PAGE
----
The Paradox Surrounding Clonal Rootstock
A hybrid of mainly Juglans hindsii and J. regia (Northern California black walnut crossed with an English walnut), Paradox rootstock has become popular because of the hybrid vigor it imparts to trees. In fact, more than 70% of the state’s commercial English walnut trees are grafted onto it.
So far, they’ve only found Paradox canker disease in trees grafted onto seedling Paradox rootstock, Ott said. And trees don’t seem to develop Paradox canker disease until they are well into crop-bearing years, typically eight years or older, she said. Surveys of walnut orchards on Paradox seedling rootstock have identified the canker disease in at least some orchards within all walnut-producing regions of the Central Valley, Browne said.
The current recommendation is to remove trees infected with Paradox canker, taking care not to spread diseased tissue in the orchard, Ott said. Although reset trees have not been observed succumbing to Paradox canker, they still are subject to replant pests, such as plant parasitic nematodes.
Whether trees grafted onto clonal Paradox rootstock, such as Vlach, RX1 and VX211, are susceptible is unknown since they are much newer, and many orchards using these rootstocks are just entering the vulnerable period, Ott said. So far, the malady has not been found in clonal Paradox trees, Beede said.
“Any time you have cloned something, you have now narrowed down the genetic pool,” he said. Browne agreed and said it was important to determine whether the clones are susceptible to Paradox canker because of the inherent genetic uniformity within them.
Beede recommended that growers and consultants scout for Paradox canker disease in orchards on clonal Paradox rootstock as they would any other disease.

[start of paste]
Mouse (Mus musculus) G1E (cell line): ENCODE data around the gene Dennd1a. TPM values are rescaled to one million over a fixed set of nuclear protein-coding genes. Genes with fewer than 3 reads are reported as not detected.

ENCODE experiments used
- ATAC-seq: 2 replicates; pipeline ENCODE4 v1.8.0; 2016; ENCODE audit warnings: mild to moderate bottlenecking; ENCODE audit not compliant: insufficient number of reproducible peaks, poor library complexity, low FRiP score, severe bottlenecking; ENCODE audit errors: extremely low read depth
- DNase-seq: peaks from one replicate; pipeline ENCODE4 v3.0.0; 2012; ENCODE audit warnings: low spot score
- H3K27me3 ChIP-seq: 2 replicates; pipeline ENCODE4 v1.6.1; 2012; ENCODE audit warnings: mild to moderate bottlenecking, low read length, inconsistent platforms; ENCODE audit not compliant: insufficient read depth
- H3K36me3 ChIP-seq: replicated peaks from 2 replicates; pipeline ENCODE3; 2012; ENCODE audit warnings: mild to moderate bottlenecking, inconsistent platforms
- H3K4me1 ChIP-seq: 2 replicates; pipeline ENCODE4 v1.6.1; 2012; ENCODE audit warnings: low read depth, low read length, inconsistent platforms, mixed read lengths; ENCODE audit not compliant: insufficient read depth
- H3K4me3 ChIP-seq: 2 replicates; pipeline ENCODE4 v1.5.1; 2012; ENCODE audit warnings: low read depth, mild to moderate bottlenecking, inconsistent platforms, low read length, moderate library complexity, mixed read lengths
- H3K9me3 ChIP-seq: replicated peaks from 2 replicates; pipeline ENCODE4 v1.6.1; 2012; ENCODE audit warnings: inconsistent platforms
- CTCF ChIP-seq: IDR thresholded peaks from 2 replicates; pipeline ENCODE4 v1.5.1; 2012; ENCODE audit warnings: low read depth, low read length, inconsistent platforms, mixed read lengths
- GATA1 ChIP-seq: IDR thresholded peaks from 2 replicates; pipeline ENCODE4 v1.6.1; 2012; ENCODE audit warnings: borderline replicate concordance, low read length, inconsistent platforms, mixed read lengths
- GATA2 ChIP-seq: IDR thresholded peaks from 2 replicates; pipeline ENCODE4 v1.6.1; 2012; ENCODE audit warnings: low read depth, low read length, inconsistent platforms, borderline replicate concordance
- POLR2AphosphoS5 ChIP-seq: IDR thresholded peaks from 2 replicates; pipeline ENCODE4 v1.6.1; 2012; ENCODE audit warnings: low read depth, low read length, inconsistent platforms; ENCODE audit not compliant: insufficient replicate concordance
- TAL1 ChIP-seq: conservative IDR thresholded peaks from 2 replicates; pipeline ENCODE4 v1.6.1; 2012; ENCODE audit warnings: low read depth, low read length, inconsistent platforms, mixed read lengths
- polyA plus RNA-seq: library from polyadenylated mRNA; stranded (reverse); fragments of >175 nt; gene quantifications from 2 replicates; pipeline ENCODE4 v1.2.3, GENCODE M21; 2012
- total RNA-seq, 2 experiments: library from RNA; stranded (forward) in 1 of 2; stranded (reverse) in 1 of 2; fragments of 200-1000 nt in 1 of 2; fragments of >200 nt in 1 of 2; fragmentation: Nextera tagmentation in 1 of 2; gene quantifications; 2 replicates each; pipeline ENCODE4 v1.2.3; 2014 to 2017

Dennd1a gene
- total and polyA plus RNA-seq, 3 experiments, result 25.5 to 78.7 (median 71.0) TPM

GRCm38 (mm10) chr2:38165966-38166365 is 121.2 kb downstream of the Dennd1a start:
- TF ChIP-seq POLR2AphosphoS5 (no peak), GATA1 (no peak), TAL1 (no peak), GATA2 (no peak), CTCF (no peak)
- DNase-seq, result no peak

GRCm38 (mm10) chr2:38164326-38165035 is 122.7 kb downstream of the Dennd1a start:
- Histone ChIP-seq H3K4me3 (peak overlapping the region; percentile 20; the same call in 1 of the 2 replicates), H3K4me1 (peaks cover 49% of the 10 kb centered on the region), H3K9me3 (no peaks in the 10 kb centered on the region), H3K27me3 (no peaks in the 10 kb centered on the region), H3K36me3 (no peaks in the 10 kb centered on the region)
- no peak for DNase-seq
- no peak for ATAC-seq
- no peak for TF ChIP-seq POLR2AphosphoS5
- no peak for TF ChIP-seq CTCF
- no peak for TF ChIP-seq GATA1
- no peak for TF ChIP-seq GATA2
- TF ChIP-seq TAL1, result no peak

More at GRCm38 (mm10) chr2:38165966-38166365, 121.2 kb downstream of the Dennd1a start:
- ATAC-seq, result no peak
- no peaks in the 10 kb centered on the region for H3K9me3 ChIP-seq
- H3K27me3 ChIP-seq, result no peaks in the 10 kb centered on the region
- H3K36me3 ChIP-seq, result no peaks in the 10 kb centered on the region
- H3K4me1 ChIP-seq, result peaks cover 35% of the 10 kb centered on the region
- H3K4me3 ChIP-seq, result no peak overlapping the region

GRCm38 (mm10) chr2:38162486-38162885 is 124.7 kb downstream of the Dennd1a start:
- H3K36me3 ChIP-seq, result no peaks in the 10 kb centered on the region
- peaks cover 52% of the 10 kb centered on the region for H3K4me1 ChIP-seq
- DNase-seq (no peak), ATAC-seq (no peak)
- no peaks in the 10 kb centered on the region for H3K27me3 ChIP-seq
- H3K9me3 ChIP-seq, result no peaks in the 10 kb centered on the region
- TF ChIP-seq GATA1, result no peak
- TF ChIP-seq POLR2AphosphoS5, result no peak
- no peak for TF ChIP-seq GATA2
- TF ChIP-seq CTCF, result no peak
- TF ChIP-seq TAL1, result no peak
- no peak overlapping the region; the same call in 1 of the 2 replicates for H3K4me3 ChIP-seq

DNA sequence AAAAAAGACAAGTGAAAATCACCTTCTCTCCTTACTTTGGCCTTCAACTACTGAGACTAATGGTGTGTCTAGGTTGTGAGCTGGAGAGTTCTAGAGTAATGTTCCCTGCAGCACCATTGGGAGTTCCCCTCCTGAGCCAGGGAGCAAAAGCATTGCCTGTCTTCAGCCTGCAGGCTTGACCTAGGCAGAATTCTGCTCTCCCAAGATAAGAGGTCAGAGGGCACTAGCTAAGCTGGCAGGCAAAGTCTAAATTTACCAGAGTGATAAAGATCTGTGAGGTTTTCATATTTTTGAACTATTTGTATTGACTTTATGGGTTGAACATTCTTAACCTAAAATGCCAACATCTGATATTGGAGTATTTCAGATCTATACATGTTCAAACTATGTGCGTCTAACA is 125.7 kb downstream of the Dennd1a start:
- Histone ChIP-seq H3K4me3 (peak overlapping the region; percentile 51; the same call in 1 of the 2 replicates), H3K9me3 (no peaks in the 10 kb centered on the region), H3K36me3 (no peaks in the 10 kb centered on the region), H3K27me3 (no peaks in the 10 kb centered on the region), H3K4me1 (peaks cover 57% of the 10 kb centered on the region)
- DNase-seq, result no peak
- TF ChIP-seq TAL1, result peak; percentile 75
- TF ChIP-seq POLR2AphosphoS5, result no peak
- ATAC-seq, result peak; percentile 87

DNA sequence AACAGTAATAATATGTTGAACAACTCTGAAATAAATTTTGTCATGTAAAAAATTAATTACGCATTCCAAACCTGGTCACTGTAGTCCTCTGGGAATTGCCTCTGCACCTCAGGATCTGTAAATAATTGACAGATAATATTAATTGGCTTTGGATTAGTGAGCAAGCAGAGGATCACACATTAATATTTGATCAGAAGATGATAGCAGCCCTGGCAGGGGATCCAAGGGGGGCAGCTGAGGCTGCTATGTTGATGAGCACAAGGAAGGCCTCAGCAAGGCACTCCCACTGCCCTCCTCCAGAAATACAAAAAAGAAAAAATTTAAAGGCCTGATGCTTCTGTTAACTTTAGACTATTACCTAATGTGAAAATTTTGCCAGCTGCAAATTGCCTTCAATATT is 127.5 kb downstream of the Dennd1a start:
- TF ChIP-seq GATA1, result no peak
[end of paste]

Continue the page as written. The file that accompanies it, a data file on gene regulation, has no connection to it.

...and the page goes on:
Paradox Canker vs Phytophthora Crown Rot Cankers
Trees with Paradox canker may initially have yellowing leaves and loss of vigor. Visual evidence also includes black oozing of the bark extending from below the soil line up into the lower Paradox tree trunk, Beede said.
Distinguishing these symptoms from Phytophthora involves removing a patch of bark using a chisel and hammer to expose the canker in the woody tissue.
“If you see a tree that’s oozing something that looks like black crank case oil, don’t overlook it,” he said. “Investigate with a hammer and chisel to see what’s going on.”
While Phytophthora crown rot cankers typically have jagged edges, those of Paradox cankers generally have rounded lobes. New cankers extend from older, darker portions of the canker, giving what some researchers have described as resembling Mickey Mouse ears.
Eventually, the canker may envelop the rootstock. Based on surveys of orchards, researchers say infected trees usually die within a few years of symptom onset.
Beede recommended that growers or PCAs who suspect Paradox canker contact their local farm advisor to collect samples for further testing.
That said, Paradox canker has a low incidence within orchards, ranging from 1% to 6% in the most severe cases, based on surveys conducted by farm advisors and researchers. That compares to Phytophthora, which can take a much greater toll in orchards in severe instances.
Of the 200-plus members of the Phytophthora genus worldwide, a handful of species cause the bulk of problems in California walnuts, Ott said.
Phytophthora can be diagnosed by specialized laboratories using culture-based methods or by PCR testing of pathogen DNA.
Pears can be used as bait for Phytophthora species in soil samples. Within a couple days of exposure, the pear should begin to show lesions if Phytophthora spores are present.
However, pear baiting provides only indirect soil-based evidence for involvement of Phytophthora in tree infections; pear baiting results are useful but not definitive, Browne said. Currently, Paradox canker disease is diagnosed by its distinctive visual symptoms and lack of association with Phytophthora in symptomatic tissues.